I’m a Disney hater. I admit it. I’m one of those people that takes pleasure in the ridicule and abuse of the magic kingdom. I find the parks sterile and controlling, and the uplifting movies deeply false and saccharine. The whole Disney project, which grew from the brain of a penny pinching, union busting control freak, is a tidy, retro spinster’s fantasy that I find alien and life-sapping. It reminds me of Ronald Reagan’s “Morning in America,” another ridiculous, upbeat Hollywood vision drenched in lies, and designed to hide shadowy prejudices and purposes. When you add in Disney’s lopsided influence on the rewriting of American copyright law, which now protects Mickey from unauthorized reproduction until 2048, crippling the free flow of images, and helping to solidify the corporate control of popular culture, you have a company worthy of deep scorn from all but its shareholders.
Thusly predisposed, I executed my purchase of this 1970 Disney takedown poster with a rare degree of bile and relish. Titled Disneyland After Dark, this 20 x 23 inch unauthorized and unsigned Day-Glo screen-print, originally sold in head shops around the country—a wildly underappreciated archipelago of dissent!—depicts Disneyland as a scene from a candy colored bukaki cartoon. Pluto has showered a smiling Mickey with a splatter of uric gold. Snow White gives way to the hungry hands of five of the seven dwarfs, while doc gives it to dopey from the rear. The three little pigs are in a daisy chain. Goofy is inexplicably riding Minnie. Cinderella’s legs are spread for Prince Charming, who is removing her shoe. The castle is emanating dollar sign rays of energy, while Tinkerbelle gives table dances to Peter Pan and the Lost Boys. Nice.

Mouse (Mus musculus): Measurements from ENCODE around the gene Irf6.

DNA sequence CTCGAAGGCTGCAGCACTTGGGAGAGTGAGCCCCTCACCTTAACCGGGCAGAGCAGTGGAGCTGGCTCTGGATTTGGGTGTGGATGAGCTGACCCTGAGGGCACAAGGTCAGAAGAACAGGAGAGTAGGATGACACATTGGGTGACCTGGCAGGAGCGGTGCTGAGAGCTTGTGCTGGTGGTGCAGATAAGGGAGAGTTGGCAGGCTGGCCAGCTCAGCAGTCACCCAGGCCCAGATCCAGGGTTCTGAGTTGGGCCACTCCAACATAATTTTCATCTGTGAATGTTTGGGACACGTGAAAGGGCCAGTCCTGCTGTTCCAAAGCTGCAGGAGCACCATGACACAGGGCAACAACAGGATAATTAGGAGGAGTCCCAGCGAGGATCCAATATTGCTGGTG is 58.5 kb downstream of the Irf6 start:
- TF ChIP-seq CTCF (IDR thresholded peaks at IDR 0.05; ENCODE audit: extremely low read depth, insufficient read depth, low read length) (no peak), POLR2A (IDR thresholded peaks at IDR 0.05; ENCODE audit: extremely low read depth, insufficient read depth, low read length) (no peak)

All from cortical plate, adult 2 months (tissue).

On the way back to my car, I ran into several old stoners who'd hung the poster in their childhood bedrooms back in the day, and who recalled how Disney had hounded the author, whose name appears nowhere, until all publication of the poster had ceased. My frustration at the company’s image obsession is only tempered by the pleasure in knowing the object’s scarcity will bump up its selling price. I paid $65 and expect to make something, dammit! The seller contends there was another version of the poster, in which the phrase No Longhairs! adorned the castle. That would improve this angry bit of 70s head shop corporate critique, but it’s pretty good as it is.